Basil isn't hard to grow, but there are some things to keep in mind.

These days, I simply can’t justify a quick trip to the grocery store for an ingredient or two. Thank heavens my Polish grandmother taught me how to make a meal from whatever is in the pantry. Give her potatoes, onions or cabbage, and she could spin them 20 delicious ways.

Our dinner menus got a huge boost thanks to a freezer full of pesto, and I owe a shout-out to two of my gardening neighbors. Darrell and Linda grew so much basil last year that they set up a table in their front yard advertising “FREE BASIL PLANTS’. It’s hard to say no to free, and my husband planted way more basil than usual. I turned most of it into pesto, and I’m glad I did. For months now, I’ve used that sublime concoction in paninis, pastas, soups, sauces and spreads.

Willi Galloway’s “Grow, Cook, Eat” is a garden-to-table handbook for growing 50 vegetables and herbs. A few years ago, she was a featured speaker at the Master Gardener Spring Symposium, and she shared her techniques for growing one of the most popular herbs in the garden.

PLANTING. Basil is a tropical plant, native to southern Asia and islands of the south Pacific. It refuses to grow when planted too early, so wait until the soil warms to 60 degrees and daytime temperatures reach the 80s. Its flavor begins to deteriorate when temperatures drop below 50, and come frost, basil will be one of the first plants to go. Extend the season by covering your plants with row covers. Grow basil from seeds (germination in 7-10 days), seedlings or rooted cuttings. Pick a hot spot in full sun. I don’t know of any commercially grown seedlings except basil that are sold as a tangled clump in a single pot. If you buy yours this way, gently separate the individual plants.

GROWING. Except for smaller bush basils, most varieties grow 1.5 to 2 inches tall, and should be spaced 12 inches apart. Unlike most herbs, basil requires rich soil, regular irrigation and fertilizing. When the soil is dry down to the top of your first knuckle, it’s time to water. After the soil has warmed, add a 2- to 3-inch mulch of grass clippings, straw, compost or ground-up leaves to retain moisture and suppress weeds. Basil grows happily in containers with good drainage, but they dry out faster than garden beds and will need more frequent watering. Feed all basil plants with a 5-10-5 fertilizer once a month and after every big harvest.

HARVESTING. Have your basil leaves toughened and lost their intense flavor? You probably weren’t harvesting often enough, or you allowed the plant to flower. As soon as the seedling develops four sets of leaves, pinch off the top two sets and repeat this with each pair of branches as they grow. Find the point where the mature leaves meet the stem. You will find tiny leaves emerging from that junction. When harvesting, always pinch directly above these tiny leaves, because they will respond by growing into branches, and 20 cups of leaves can easily be harvested from a single plant in a season. Handle delicately to avoid bruising or blackening the leaves. Once the plant is 14 to 18 inches tall, cut it down to just above the fourth lowest set of leaves. Harvest smaller amounts by pinching off the top set or two of leaves from each stem. When temperatures really warm up, stem tips form a square cluster of four leaves layered one on top of another, signaling that the plant is getting ready to flower. Pinching off just the tip doesn’t halt flowering but simply makes way for the next flower stalk. Cut at least six leaf nodes down the stem and stand back as the plant responds by producing tender new leaves.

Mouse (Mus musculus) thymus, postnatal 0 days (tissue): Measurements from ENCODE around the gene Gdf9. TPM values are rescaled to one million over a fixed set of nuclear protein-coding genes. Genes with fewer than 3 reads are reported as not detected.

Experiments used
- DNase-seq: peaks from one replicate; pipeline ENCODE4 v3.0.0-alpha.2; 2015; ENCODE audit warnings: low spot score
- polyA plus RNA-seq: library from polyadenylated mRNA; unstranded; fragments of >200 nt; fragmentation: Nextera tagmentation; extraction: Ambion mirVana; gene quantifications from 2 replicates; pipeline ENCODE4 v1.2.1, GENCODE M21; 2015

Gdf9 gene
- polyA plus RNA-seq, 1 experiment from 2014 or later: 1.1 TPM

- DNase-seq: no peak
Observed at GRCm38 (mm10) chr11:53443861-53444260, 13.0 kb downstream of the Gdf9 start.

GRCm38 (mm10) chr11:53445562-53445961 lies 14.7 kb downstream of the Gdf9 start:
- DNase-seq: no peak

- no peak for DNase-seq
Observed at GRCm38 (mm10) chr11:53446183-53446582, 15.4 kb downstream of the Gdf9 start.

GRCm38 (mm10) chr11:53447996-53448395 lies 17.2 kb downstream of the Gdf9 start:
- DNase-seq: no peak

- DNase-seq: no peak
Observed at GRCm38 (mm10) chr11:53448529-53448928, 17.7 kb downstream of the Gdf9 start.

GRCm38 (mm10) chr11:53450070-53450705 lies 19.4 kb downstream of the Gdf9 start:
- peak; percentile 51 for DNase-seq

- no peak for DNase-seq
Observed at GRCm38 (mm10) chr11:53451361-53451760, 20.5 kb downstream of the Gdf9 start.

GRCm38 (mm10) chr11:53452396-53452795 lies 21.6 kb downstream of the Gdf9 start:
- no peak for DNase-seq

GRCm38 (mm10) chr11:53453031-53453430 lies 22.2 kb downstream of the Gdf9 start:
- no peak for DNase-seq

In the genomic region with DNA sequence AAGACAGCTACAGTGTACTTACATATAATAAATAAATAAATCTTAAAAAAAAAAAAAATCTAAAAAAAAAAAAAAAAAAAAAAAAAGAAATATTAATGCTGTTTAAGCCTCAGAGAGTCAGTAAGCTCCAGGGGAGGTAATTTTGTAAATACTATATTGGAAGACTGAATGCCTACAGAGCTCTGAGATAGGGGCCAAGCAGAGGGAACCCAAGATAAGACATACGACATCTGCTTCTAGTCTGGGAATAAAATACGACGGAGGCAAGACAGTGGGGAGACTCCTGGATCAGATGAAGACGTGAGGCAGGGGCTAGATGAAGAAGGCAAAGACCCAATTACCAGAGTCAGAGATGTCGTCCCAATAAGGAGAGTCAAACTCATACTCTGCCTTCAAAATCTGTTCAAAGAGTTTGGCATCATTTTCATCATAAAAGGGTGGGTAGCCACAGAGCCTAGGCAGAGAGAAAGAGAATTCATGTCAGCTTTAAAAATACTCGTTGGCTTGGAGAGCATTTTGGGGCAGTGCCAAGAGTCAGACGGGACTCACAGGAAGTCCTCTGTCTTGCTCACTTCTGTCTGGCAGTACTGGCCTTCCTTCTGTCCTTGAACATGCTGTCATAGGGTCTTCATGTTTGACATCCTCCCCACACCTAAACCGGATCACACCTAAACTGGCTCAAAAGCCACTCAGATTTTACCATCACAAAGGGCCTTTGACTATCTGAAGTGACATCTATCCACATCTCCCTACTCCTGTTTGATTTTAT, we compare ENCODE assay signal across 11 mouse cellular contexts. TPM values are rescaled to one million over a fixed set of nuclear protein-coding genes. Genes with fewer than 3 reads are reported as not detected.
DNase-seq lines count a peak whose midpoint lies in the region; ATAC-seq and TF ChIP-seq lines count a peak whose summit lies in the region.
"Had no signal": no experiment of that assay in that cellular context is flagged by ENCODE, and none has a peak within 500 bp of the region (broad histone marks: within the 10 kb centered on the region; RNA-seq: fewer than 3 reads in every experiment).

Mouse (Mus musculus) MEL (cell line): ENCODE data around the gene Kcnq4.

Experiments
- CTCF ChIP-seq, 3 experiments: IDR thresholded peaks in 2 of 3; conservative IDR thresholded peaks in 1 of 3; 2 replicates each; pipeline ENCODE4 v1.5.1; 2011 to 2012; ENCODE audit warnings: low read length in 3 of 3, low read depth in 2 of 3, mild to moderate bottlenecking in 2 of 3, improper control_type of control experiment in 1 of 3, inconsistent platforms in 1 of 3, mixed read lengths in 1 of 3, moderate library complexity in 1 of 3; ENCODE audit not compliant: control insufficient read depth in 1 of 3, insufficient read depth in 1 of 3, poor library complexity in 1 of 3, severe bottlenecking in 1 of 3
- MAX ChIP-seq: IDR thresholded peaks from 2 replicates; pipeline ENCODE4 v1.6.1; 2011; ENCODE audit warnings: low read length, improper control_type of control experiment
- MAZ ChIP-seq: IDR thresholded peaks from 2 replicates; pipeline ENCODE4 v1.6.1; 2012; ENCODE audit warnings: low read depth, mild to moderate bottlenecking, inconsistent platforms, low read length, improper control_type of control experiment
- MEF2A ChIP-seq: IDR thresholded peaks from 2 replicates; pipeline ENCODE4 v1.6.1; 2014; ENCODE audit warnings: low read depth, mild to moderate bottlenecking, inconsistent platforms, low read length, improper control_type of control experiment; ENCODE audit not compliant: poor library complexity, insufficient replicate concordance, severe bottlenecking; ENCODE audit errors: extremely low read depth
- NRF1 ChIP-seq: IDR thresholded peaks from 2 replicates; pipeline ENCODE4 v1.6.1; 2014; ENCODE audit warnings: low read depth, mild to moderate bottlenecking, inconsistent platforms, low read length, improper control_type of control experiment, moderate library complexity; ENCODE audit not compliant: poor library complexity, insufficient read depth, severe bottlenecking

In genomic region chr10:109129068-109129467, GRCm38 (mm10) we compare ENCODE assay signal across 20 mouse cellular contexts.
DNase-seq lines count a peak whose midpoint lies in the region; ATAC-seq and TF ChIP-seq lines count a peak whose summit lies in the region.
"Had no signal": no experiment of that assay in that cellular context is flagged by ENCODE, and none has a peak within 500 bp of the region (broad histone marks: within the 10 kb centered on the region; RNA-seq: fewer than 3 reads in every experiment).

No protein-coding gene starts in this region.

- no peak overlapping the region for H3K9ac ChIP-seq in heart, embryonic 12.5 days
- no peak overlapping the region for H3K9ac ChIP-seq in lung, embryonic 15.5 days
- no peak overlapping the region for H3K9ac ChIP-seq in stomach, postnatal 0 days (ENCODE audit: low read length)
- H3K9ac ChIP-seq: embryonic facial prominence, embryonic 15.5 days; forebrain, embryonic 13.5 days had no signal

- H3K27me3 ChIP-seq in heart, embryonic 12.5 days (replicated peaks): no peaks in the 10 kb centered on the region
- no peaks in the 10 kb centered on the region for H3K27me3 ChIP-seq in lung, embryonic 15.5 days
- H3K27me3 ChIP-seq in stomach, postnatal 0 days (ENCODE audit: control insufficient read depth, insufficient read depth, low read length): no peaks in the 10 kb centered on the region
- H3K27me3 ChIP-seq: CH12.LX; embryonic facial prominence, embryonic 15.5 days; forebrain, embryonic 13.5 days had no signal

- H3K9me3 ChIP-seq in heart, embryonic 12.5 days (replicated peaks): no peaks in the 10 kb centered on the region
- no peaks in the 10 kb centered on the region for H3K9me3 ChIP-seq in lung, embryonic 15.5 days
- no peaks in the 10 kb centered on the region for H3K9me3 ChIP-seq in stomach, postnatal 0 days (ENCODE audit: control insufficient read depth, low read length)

STORING. Refrigeration ruins basil. Immediately after harvest, place the stems in a glass of water on the counter, and change the water every day. If you leave the stems in water long enough, they’ll root. You can pot up the cuttings to grow indoors for a while, though strong artificial light is needed to keep basil going for the long haul. Basil loses much of its brilliant green color and flavor when air dried, making freezing a better preservation method. Mix 1/4 cup chopped basil with a few teaspoons of olive oil, and drop dabs onto lined baking sheets. After they freeze, peel off and store in containers.

Basil tastes like summer, and eating pesto, even straight out of the jar, can give a gardener hope of better days to come. There’s nothing better than this “Silver Palate Cookbook” recipe:

Carol Barany and her husband, John, found paradise on 1 1∕3 acres just west of Franklin Park, where they raised three children and became Master Gardeners. Contact her at